Streams

A Letter from Mississippi 1964

Monday, June 23, 2014 - 10:00 AM

On today's Brian Lehrer Show we are taking calls and collecting stories from those with connections to 1964's Freedom Summer in Mississippi. Here is Brian Lehrer Show producer Jody Avirgan's contribution.

In August of 1964 my mother, Martha Honey, then a Freshman at Oberlin College in Ohio, traveled to Mississippi as a member of SNCC for the "Freedom Summer" campaign to register Black voters. She attended the funeral of James Chaney, one of three civil rights workers - Cheney was a black Southerner; Andrew Goodman and Michael Schwerner were white Northerners - murded by the Klu Klux Klan near Philadelphia, Mississippi. That evening she wrote a letter to a classmate. It appears in Howard Zinn's Voices of a People's History of the United States. Here is an excerpt:

There is such an overpowering task ahead of these kids that sometimes I can’t do anything but cry for them. I hope they are up to the task, I’m not sure I would be if I were a Mississippi Negro. As a white northerner I can get involved whenever I feel like it and run home whenever I get bored or frustrated or scared.

I hate the attitude and position of the Northern whites and despise myself when I think that way. Lately I’ve been feeling homesick and longing for pleasant old Westport and sailing and swimming and my friends. I don’t quite know what to do because I can’t ignore my desire to go home and yet I feel I am a much weaker person than I like to think I am because I do have these emotions. I’ve always tried to avoid situations which aren’t so nice, like arguments and dirty houses and now maybe Mississippi.

I asked my father if I could stay down here for a whole year and I was almost glad when he said “no” that we couldn’t afford it because it would mean supporting me this year in addition to three more years of college. I have a desire to go home and to read a lot and go to Quaker meetings and be by myself so I can think about all this rather than being in the middle of it all the time. But I know if my emotions run like they have in the past, that I can only take that pacific sort of life for a little while and then I get the desire to be active again and get involved with knowing other people.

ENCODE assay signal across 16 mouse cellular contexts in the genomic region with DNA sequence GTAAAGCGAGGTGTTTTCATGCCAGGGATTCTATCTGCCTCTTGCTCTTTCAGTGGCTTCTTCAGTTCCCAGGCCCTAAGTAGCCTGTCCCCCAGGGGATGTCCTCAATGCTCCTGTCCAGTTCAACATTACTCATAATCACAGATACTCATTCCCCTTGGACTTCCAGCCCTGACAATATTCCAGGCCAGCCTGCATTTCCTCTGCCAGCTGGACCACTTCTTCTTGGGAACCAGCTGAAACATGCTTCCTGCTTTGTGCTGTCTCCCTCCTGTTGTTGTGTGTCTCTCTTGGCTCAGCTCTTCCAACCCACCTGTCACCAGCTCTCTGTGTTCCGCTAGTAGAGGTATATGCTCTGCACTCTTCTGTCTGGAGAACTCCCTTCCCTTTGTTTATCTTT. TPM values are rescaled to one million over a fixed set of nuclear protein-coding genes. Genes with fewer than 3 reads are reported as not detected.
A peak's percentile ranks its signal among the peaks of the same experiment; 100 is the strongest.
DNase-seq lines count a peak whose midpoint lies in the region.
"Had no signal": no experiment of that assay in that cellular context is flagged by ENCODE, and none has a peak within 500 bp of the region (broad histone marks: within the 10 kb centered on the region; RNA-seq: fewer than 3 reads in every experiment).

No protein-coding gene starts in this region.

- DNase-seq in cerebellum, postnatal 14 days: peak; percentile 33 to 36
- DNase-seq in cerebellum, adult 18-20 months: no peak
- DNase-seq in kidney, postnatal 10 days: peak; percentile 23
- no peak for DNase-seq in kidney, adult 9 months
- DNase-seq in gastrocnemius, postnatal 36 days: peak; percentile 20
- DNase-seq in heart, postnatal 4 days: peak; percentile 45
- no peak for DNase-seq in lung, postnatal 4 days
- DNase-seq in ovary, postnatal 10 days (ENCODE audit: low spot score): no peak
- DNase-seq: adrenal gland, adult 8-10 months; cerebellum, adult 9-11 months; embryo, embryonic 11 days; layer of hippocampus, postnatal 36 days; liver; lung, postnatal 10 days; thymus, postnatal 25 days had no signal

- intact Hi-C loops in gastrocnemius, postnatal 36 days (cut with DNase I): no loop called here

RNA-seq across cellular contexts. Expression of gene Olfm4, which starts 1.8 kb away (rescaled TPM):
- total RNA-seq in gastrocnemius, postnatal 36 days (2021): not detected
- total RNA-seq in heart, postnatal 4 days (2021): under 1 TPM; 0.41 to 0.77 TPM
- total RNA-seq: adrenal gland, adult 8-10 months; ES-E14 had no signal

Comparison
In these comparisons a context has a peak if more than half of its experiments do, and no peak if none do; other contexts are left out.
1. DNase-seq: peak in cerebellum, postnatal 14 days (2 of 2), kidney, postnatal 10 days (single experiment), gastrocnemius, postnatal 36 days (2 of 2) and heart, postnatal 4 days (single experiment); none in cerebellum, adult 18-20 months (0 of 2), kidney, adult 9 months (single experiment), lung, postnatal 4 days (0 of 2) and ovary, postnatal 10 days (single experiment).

I guess this all sounds crazy and I seem to always think out my problems as I write to you. I am angry because I have a choice as to whether or not to work in the Movement and I am playing upon that choice and leaving here. I wish I could talk with you ’cause I’d like to know if you ever felt this way about anything. I mean have you ever despised yourself for your weak conviction or something. And what is making it worse is that all those damn northerners are thinking of me as a brave hero.

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Comments [4]

Jeff Scheuer from Manhattan

I was eleven years old during Freedom Summer. I attended a school in New York called Walden, and Andrew Goodman was a Walden student, and I remembered him, though he was much older than I.

We spent the next year having civil rights assemblies almost non-stop, and singing “We Shall Overcome"; it was an indelible part of my youth - and an early wake-up call about evil in America.

So I have enormous respect for anyone who took part in Freedom Summer and fir the courage it must have taken to do that, as well as for all the people who suffered under racism and Jim Crow. I’ve always wondered if I would have had that courage.

Jun. 23 2014 11:38 AM
Catherine from New York City

Thanks so much for this powerful segment.

Would your team or either of the guests be able to suggest a reading list on this (for those of us whose history lessons did not cover this...)

Thanks so much.

Jun. 23 2014 11:24 AM
Waters,Angie

I was in the 7th grade when my sister Sarah Keys Evans was put off the bus in North Carolina. It was a very sad time for our family, but she did become a very brave hero-for over coming such a traumatic experience. We love you Sarah!

Feb. 09 2011 12:58 PM
eva from california

That is just an incredibly evocative letter. So full of youthful restlessness. Quite a contrast between the summer scene in Westport (the freedom of sailing and swimming!) vs. the hard, sweaty, dangerous work in Mississippi.

My parents weren't part of Freedom Summer. They were a struggling bi-racial couple in grad school at that time, and at that time being 'bi-racial' wasn't trendy, even here in SF. But it was sure easier than what the letter writer was facing. And kids like the letter writer were at the forefront of my parents' minds back then.

Thank you for posting this letter - this one letter from your Mom is practically a film unto itself.

Feb. 09 2011 11:14 AM

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